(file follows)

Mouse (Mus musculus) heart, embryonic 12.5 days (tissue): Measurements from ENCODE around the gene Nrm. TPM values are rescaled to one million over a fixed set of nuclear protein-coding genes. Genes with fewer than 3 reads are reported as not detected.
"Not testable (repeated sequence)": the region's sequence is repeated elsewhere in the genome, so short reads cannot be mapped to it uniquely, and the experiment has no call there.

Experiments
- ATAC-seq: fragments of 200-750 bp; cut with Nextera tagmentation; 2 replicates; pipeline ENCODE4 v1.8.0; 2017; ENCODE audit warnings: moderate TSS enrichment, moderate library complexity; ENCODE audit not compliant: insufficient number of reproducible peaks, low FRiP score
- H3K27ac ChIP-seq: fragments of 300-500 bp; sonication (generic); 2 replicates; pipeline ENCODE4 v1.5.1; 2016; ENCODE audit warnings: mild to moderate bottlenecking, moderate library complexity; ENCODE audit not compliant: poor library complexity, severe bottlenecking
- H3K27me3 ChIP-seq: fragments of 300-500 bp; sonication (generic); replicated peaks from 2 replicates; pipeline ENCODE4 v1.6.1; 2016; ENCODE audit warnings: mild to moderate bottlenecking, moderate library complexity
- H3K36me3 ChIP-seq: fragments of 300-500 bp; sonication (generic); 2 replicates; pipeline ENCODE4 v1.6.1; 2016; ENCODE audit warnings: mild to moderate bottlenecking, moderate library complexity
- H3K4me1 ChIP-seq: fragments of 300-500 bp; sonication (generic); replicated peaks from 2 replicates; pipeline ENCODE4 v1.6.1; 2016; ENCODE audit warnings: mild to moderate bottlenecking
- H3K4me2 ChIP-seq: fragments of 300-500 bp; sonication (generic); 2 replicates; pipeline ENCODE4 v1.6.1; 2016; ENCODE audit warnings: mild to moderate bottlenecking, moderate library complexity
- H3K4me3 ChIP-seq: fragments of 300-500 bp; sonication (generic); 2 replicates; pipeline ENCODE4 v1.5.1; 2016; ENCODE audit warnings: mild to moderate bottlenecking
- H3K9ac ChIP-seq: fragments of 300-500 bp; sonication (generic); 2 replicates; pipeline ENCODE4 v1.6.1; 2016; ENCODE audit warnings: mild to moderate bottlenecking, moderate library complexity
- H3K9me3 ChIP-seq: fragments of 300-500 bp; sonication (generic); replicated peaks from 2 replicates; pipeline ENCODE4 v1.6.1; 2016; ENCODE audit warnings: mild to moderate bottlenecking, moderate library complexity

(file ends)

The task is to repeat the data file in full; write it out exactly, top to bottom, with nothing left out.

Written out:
Mouse (Mus musculus) heart, embryonic 12.5 days (tissue): Measurements from ENCODE around the gene Nrm. TPM values are rescaled to one million over a fixed set of nuclear protein-coding genes. Genes with fewer than 3 reads are reported as not detected.
"Not testable (repeated sequence)": the region's sequence is repeated elsewhere in the genome, so short reads cannot be mapped to it uniquely, and the experiment has no call there.

Experiments
- ATAC-seq: fragments of 200-750 bp; cut with Nextera tagmentation; 2 replicates; pipeline ENCODE4 v1.8.0; 2017; ENCODE audit warnings: moderate TSS enrichment, moderate library complexity; ENCODE audit not compliant: insufficient number of reproducible peaks, low FRiP score
- H3K27ac ChIP-seq: fragments of 300-500 bp; sonication (generic); 2 replicates; pipeline ENCODE4 v1.5.1; 2016; ENCODE audit warnings: mild to moderate bottlenecking, moderate library complexity; ENCODE audit not compliant: poor library complexity, severe bottlenecking
- H3K27me3 ChIP-seq: fragments of 300-500 bp; sonication (generic); replicated peaks from 2 replicates; pipeline ENCODE4 v1.6.1; 2016; ENCODE audit warnings: mild to moderate bottlenecking, moderate library complexity
- H3K36me3 ChIP-seq: fragments of 300-500 bp; sonication (generic); 2 replicates; pipeline ENCODE4 v1.6.1; 2016; ENCODE audit warnings: mild to moderate bottlenecking, moderate library complexity
- H3K4me1 ChIP-seq: fragments of 300-500 bp; sonication (generic); replicated peaks from 2 replicates; pipeline ENCODE4 v1.6.1; 2016; ENCODE audit warnings: mild to moderate bottlenecking
- H3K4me2 ChIP-seq: fragments of 300-500 bp; sonication (generic); 2 replicates; pipeline ENCODE4 v1.6.1; 2016; ENCODE audit warnings: mild to moderate bottlenecking, moderate library complexity
- H3K4me3 ChIP-seq: fragments of 300-500 bp; sonication (generic); 2 replicates; pipeline ENCODE4 v1.5.1; 2016; ENCODE audit warnings: mild to moderate bottlenecking
- H3K9ac ChIP-seq: fragments of 300-500 bp; sonication (generic); 2 replicates; pipeline ENCODE4 v1.6.1; 2016; ENCODE audit warnings: mild to moderate bottlenecking, moderate library complexity
- H3K9me3 ChIP-seq: fragments of 300-500 bp; sonication (generic); replicated peaks from 2 replicates; pipeline ENCODE4 v1.6.1; 2016; ENCODE audit warnings: mild to moderate bottlenecking, moderate library complexity